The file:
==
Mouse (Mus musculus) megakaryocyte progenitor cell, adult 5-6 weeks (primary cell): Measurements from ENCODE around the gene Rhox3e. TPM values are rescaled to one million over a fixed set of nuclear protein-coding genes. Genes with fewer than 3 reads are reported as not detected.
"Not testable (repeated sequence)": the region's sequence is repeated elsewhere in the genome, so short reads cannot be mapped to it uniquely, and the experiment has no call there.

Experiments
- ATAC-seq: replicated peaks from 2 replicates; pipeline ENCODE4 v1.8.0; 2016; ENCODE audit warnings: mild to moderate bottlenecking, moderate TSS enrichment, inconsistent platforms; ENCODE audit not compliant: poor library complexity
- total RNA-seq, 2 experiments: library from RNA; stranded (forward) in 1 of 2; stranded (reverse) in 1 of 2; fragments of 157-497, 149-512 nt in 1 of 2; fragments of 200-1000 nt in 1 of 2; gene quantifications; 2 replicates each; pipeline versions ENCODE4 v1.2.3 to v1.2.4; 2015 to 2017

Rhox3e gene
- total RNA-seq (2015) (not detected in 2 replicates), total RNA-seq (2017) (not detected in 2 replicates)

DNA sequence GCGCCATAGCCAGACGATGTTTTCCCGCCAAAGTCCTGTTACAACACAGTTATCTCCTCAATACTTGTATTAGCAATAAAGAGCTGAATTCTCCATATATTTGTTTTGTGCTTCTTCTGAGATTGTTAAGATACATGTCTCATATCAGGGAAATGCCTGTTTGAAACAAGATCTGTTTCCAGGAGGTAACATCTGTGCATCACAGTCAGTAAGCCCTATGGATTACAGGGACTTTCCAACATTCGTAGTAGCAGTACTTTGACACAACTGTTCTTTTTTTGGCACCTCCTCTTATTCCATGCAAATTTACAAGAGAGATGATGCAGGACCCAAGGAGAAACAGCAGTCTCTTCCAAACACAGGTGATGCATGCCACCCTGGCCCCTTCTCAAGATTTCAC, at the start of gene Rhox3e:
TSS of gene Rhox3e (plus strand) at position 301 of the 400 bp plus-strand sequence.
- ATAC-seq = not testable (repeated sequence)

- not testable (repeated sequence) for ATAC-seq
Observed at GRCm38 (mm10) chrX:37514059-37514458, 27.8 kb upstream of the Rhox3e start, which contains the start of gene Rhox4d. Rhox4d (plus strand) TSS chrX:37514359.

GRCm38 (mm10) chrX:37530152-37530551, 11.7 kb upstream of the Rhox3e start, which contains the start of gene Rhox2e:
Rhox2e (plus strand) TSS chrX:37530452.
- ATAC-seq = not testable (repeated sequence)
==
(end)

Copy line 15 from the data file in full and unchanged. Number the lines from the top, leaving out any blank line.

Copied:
- ATAC-seq = not testable (repeated sequence)